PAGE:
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UPDATED: February 3, 2009
Premier Wen Says Cooperation Top Priority to Tackle Financial Crisis

Chinese Premier Wen Jiabao said on Monday that cooperation to tide over global financial difficulties is a "top priority" and urged people to "see China in the light of development."

"To work together and tide over the difficulties has become our top priority," Wen said in his speech at the University of Cambridge, Britain, the last leg of his weeklong "trip of confidence" to Europe.

Describing the crisis as "unprecedented," Wen said the upheaval has had a severe impact on China and Britain as well as other countries in Europe.

The premier reiterated the position of the Chinese government, saying countries should first run their own affairs well and refrain from shifting troubles onto others.

They also should carry out cooperation with full sincerity and avoid pursuing their own interests at the expense of others, he said.

Moreover, countries should address both the symptoms and the root causes of the problem, Wen added.

Wen said necessary reform of the international monetary and financial systems should be carried out to establish a new international financial order that is fair, equitable, inclusive and well-managed.

"We should create an institutional environment conducive to global economic growth," he said.

In addition, Wen called for serious reflection on existing economic systems and theories in the face of the current financial crisis.

He said the international financial crisis once again shows howdangerous a market economy without regulation can be. Since the 1990s, some profit-driven financial institutions in economies lacking effective regulation have raised massive capital with a leverage of dozens of times. While they reaped huge profits, the world was exposed to enormous risks.

"This fully demonstrates that a totally unregulated market economy cannot work," Wen said. "We must strike a balance between financial innovation and regulation, between the financial sector and real economy and between savings and consumption."

The premier also reiterated the role of morality in effectively dealing with the crisis.

In his view, the loss of morality is an "underlying" cause for the current crisis.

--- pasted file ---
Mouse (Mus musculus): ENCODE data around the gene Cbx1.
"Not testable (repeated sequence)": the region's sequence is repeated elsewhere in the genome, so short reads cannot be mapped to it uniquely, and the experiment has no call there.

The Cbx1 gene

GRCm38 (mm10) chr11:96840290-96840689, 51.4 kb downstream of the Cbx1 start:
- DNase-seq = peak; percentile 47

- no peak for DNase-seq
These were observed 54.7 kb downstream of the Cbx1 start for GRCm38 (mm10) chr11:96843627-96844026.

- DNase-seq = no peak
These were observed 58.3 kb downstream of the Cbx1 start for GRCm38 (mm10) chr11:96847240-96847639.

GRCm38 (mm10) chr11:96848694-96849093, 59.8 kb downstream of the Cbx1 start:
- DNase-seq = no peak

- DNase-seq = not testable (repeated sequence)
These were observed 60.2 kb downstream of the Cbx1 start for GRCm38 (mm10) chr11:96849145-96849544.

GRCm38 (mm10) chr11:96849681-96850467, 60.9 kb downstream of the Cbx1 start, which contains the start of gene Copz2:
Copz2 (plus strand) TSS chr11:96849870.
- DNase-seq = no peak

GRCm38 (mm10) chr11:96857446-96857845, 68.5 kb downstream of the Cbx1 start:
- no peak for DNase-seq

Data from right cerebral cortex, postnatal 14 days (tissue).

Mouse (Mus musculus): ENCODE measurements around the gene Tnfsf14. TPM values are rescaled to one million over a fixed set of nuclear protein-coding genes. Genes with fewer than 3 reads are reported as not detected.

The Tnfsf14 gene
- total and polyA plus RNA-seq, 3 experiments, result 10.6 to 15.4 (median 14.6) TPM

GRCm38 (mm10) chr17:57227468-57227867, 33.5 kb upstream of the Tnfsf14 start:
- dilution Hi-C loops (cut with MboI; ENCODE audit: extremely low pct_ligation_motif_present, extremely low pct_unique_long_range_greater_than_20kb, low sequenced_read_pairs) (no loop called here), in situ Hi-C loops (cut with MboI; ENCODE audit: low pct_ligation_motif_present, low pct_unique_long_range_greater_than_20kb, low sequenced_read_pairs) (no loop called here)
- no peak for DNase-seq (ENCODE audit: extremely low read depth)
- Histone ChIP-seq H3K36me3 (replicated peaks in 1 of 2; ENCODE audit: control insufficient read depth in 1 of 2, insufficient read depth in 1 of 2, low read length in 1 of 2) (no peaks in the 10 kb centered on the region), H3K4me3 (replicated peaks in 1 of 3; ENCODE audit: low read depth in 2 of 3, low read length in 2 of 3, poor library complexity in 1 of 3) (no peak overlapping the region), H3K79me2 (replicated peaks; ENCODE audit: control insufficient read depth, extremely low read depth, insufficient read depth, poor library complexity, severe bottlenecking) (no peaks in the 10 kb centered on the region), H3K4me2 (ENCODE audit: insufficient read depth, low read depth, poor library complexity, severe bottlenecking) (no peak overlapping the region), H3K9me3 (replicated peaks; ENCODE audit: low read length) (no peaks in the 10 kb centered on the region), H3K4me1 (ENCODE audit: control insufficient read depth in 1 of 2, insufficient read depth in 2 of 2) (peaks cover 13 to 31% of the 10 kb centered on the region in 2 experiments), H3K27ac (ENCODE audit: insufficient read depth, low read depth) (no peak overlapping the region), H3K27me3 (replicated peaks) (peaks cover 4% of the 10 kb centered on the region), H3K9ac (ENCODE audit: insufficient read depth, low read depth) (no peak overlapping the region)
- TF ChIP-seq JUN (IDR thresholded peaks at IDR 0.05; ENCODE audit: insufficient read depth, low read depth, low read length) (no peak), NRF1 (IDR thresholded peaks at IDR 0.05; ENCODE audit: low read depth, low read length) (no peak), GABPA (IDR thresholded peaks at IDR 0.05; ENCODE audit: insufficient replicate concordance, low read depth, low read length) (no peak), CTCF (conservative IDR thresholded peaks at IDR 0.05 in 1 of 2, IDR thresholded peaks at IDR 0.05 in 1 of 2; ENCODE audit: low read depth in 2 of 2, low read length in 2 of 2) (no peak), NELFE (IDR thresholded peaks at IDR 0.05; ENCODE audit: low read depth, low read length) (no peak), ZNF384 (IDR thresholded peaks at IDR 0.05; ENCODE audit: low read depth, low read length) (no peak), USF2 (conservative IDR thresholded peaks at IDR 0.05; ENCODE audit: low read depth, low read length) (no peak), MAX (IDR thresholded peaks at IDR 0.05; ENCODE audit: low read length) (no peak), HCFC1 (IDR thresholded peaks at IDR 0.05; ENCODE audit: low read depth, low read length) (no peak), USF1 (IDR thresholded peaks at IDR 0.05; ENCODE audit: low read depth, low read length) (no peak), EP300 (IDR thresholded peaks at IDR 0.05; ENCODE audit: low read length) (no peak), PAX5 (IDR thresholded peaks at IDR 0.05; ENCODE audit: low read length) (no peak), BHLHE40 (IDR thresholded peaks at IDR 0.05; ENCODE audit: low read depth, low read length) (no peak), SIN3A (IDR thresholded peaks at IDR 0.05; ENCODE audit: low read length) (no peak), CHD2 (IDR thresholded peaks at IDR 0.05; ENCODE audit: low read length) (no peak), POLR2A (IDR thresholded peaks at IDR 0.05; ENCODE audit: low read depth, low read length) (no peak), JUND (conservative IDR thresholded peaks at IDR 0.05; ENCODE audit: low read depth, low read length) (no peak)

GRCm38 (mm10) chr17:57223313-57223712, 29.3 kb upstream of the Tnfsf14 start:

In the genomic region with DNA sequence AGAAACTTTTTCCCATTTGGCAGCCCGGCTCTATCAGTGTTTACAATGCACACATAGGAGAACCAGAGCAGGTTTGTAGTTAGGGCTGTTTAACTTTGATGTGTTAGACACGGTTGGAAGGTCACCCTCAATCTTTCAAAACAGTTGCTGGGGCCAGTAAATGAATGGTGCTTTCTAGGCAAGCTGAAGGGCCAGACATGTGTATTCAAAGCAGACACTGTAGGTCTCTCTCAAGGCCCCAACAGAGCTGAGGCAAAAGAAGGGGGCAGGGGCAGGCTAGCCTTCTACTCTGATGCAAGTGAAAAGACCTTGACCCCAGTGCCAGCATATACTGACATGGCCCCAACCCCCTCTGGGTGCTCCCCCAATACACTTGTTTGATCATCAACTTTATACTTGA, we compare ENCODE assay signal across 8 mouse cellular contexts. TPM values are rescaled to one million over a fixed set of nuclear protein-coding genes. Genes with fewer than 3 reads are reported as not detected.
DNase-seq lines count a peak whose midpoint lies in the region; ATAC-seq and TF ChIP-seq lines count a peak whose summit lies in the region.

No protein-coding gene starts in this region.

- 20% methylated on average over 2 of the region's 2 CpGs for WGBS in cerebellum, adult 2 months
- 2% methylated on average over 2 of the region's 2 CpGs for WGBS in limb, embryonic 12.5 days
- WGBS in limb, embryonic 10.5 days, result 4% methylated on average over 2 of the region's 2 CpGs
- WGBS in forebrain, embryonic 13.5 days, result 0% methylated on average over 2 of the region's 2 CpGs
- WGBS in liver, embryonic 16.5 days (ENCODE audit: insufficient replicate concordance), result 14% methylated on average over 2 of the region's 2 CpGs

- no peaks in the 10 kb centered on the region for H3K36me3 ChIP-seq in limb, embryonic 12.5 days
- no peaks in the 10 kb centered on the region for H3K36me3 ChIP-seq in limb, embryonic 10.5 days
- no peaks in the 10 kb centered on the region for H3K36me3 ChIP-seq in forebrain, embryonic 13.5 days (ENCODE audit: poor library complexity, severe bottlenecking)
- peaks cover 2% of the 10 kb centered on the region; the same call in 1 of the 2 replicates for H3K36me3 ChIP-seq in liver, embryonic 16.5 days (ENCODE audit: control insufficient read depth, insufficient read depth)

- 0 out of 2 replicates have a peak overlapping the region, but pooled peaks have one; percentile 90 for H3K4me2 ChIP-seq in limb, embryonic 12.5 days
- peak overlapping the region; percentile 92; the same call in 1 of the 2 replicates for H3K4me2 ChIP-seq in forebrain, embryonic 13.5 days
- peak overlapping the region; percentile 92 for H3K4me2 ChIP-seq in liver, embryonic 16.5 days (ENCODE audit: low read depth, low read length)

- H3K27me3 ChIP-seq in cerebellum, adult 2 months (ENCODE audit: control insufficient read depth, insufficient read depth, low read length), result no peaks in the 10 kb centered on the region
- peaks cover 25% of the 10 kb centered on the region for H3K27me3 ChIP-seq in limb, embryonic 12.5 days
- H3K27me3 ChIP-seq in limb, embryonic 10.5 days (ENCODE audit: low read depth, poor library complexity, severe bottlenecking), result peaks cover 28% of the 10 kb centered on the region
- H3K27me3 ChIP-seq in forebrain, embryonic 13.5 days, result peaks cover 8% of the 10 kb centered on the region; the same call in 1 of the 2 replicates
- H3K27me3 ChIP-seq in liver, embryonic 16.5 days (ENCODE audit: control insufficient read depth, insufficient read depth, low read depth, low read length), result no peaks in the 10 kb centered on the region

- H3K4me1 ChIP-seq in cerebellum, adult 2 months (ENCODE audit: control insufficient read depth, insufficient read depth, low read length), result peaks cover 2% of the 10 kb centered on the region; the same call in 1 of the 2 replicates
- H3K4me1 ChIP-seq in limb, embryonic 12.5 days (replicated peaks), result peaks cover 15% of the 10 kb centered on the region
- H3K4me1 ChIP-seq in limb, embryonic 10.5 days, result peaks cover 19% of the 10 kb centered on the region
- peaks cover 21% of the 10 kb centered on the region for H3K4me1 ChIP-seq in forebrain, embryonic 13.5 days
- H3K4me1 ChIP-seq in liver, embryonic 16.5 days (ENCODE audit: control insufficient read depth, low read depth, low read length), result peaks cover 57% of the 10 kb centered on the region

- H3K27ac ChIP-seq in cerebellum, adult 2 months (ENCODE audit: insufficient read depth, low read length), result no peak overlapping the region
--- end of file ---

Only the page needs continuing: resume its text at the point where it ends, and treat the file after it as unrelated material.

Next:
"Some people have sacrificed principle and sought profits at the expense of public interests. They have crossed the moral baseline," he said.

Wen urged all enterprises to take up their social responsibilities, saying that "within the body of every businessman should flow the blood of morality."

On China's development, Wen said the argument that a big power is bound to seek hegemony does not apply to China.

"Seeking hegemony goes against China's cultural tradition as well as the will of the Chinese people," Wen said, adding that China's development does not harm or threaten anyone.

The premier pledged that China will be "a peace-loving country, a country that is eager to learn from and cooperate with others" and committed to building a harmonious world.

Wen cited the example of the well-known ancient Chinese navigator Zheng He, who reached more than 30 countries in the 15thcentury, describing him as a true messenger of love and friendship.

He called on the world's countries to learn from the cultures of one another and be more tolerant of those different from their own.

There are currently 300 million Chinese people learning English and more than 1 million young Chinese studying abroad, the premier said.

"Had we not learned from others' through exchanges and enriched ourselves by drawing on other's experiences, we would not have enjoyed today's prosperity and progress."

China, while trying to absorb foreign cultures and renew itself in the process, will "remain open and receptive" in pursuing a prosperous and harmonious future, Wen said.

He stressed the importance of seeing China with a view of development in the changing world, calling on more people, including students and scholars from the University of Cambridge, to turn their eyes to China and see the country in the light of its development.

On China-EU relations, Wen said that cooperation between China and the EU is now standing at a new historical starting point, saying he is "all the more confident about the China-EU comprehensive strategic partnership."

Prior to the speech, Wen presented to the University of Cambridge a China Digital Library, a collection of more than 200,000 e-books published in China that cover China's political and economic life, history and culture.

(Xinhua News Agency February 3, 2009)

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